During the month of September, we observe National Suicide Prevention Month. It is a time to unite to remember those we’ve lost to suicide, and to reaffirm commitments to work together to drive research, community engagement, and provide the necessary resources to help those in need. This month, the Utah Attorney General’s Office urges everyone to reach out to those around them, to connect, and to be compassionate.

Suicide is a complex, public health issue that affects every person in every community. Despite the strides Utah has made in addressing this crisis, suicide is still a leading cause of death in our state. An average of 592 Utahns die by suicide each year. Even more staggering, is the average of 4,538 Utahns that attempt suicide. These are your neighbors, brothers, sisters, spouses, friends, colleagues, and children. Engaging with and caring for one another is the key to end the stigma that so often comes with mental illness and suicidal thoughts.

Despite the tragic number of people who have reported thoughts of suicide, who have attempted suicide, and those who have lost their lives by suicide, the topic is still met with silence and shame. We urge you to reach out, listen without prejudice, and offer support.

Listed below are resources and organizations dedicated to shining light on suicide prevention. These organizations will help you learn to recognize warning signs and know what actions to take.

If you or someone you know is struggling and/or having thoughts of suicide, please reach out. Call the National Suicide Prevention Lifeline at 1-800-273-TALK (8255), text the Crisis Text Line (text HELLO to 741741), or message a trained crisis counselor through the SafeUT app. These support lines are available 24/7, 365 days a year.

The Utah Attorney General’s Office is proud to partner with organizations such as the Jason Foundation, the SafeUT Commission, the University Neuropsychiatric Institute (UNI), and Life’s Worth Living Foundation. These organizations help raise awareness of the prevalence of suicide in the State of Utah and provide resources and education on suicide prevention.

AG Reyes Urges Awareness for Suicide Prevention

Today, Attorney General Sean D. Reyes shared the following to recognize World Suicide Prevention Day

Loss of life due to suicide continues to be a heart-wrenching reality in communities across our state. Utah has the fifth highest rate of suicide deaths among the states and one of the fastest growing suicide rates in the nation. Suicide is the leading cause of death for Utah youth ages 10 to 17 and is 60% above the national average for all ages.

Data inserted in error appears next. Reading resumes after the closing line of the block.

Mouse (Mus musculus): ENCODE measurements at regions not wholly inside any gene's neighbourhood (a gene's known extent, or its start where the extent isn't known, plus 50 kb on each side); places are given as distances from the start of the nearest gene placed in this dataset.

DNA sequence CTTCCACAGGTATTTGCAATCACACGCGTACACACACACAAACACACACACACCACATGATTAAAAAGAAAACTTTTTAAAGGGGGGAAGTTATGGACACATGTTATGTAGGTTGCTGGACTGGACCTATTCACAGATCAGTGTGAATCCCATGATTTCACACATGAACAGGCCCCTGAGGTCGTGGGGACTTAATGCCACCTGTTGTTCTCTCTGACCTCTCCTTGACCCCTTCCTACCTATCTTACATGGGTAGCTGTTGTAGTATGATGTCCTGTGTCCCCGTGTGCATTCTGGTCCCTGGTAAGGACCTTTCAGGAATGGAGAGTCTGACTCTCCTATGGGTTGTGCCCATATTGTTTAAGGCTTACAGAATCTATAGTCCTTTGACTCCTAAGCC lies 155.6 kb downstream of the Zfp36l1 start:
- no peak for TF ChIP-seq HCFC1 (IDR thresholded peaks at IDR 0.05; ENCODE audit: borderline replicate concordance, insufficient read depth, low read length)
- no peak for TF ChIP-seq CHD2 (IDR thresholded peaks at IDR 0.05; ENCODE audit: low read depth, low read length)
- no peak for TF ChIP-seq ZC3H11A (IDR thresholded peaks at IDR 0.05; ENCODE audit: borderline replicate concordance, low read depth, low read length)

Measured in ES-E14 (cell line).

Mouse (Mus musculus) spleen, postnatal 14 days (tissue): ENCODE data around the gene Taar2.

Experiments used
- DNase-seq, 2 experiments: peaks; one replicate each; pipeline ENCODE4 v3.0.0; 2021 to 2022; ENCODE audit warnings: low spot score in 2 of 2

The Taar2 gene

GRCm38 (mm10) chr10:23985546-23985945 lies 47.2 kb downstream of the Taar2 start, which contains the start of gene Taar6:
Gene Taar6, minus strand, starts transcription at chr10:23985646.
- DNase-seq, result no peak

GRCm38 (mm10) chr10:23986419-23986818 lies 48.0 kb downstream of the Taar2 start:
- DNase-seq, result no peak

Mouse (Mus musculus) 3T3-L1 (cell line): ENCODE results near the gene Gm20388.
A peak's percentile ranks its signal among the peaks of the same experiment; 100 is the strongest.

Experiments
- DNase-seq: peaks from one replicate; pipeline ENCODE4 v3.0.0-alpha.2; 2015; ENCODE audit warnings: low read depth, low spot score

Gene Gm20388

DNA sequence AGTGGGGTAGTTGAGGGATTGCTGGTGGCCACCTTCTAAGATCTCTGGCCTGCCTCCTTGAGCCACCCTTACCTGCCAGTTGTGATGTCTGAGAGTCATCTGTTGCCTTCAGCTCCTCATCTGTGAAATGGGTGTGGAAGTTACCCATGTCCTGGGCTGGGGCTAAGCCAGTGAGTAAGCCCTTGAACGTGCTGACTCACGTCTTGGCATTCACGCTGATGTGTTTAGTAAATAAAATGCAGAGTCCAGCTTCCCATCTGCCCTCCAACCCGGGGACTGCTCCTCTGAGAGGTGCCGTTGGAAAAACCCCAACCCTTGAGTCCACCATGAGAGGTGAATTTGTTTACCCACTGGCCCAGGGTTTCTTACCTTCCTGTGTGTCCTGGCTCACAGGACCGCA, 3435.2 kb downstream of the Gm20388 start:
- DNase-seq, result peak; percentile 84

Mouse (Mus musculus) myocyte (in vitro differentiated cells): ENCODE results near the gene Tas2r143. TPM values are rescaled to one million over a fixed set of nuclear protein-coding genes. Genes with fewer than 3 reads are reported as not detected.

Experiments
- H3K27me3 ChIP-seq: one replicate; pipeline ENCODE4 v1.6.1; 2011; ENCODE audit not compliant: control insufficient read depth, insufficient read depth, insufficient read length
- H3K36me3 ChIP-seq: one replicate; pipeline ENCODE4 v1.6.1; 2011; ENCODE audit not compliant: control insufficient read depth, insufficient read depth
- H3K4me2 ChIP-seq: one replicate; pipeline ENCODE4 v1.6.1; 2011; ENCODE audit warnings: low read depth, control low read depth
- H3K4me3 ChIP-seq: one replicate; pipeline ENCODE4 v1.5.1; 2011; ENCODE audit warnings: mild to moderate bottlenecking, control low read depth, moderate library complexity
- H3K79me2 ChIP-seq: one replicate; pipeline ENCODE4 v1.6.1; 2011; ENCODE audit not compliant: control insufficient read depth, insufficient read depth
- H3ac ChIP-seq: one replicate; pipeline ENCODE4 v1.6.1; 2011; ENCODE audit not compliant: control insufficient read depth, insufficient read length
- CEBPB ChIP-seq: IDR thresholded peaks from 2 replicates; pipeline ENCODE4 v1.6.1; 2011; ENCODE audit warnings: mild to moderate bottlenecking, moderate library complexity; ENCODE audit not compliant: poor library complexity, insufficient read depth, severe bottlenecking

While Utah has made incredible strides over the past few years in addressing this crisis, the losses are still too high. Every life lost represents someone’s child, parent, spouse, partner, friend or colleague. We cannot ignore the impact on our homes, our schools, and our futures.

Today on World Suicide Prevention Day, we remember loved ones who have died by suicide and express our support for those whose lives have been impacted by these tragedies. We also reaffirm our commitment to do whatever we can to provide the necessary resources to help those in need.

I encourage all Utahns to think of those around us who may be struggling and take a moment today to reach out, listen, and show you care. By doing so, we help bring suicide out of the shadows and help eliminate the stigma attached to mental and behavioral health challenges.

If you or someone you know is depressed, bullied, a victim of any abuse or other crime or experiencing a traumatic, life-altering event, these circumstances can lead to thoughts of suicide. Please seek assistance for them or yourself. The 24-Hour National Suicide Prevention Hotline at 1-800-273-TALK (8255) is a tremendous resource. There are people who care and want to help.

Please encourage your children and local schools to download and use the SafeUT app. The app allows access to immediate professional attention for thoughts of suicide or other serious mental or behavioral health issues. SafeUT has saved numerous lives already. Feel free to contact the Utah AG’s Office for more information about SafeUT or other resources available in your local community.

Suicide is preventable. The sooner we find out the root cause of pain and eliminate shame and judgment from the equation, the more successful we will be. We need to be honest about things that can make life seem not worth living. Together we can make a difference and save lives.